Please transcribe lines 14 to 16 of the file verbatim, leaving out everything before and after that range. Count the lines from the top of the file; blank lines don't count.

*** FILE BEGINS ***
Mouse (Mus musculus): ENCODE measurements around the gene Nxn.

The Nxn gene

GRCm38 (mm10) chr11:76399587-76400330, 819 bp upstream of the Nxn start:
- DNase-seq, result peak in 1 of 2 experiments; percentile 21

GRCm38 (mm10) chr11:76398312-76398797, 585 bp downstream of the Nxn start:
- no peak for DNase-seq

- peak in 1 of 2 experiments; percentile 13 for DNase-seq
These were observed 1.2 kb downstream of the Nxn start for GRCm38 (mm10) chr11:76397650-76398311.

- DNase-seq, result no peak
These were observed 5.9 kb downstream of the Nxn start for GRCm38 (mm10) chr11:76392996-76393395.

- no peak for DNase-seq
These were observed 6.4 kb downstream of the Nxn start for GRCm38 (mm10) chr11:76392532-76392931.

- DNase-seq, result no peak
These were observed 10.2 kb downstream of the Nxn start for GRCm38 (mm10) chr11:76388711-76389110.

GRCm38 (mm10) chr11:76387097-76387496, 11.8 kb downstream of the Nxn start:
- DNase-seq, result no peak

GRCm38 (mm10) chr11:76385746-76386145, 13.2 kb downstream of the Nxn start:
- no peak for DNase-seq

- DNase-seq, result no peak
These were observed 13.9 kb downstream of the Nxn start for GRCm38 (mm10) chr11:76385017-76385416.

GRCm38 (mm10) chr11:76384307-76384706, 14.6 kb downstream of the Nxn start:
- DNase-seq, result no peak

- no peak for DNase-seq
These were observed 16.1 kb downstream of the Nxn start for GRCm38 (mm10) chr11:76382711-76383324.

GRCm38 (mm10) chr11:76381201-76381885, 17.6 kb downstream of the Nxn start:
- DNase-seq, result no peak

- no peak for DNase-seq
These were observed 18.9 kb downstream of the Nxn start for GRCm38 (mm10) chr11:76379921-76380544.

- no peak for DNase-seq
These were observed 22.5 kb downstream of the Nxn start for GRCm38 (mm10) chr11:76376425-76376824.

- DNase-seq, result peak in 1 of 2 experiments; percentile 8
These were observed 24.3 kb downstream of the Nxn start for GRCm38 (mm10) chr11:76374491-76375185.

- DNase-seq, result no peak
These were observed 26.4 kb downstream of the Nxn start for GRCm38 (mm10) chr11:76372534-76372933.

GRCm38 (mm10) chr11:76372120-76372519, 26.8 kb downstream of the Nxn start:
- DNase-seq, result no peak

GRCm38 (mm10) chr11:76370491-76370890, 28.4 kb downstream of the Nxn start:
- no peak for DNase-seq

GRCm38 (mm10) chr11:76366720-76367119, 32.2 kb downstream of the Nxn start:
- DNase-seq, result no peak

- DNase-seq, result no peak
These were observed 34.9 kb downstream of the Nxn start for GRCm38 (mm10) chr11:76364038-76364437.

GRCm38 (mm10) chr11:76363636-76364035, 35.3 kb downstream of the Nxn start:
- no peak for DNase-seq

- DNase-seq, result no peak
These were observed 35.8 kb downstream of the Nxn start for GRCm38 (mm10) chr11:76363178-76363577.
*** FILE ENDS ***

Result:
These were observed 10.2 kb downstream of the Nxn start for GRCm38 (mm10) chr11:76388711-76389110.

GRCm38 (mm10) chr11:76387097-76387496, 11.8 kb downstream of the Nxn start:
- DNase-seq, result no peak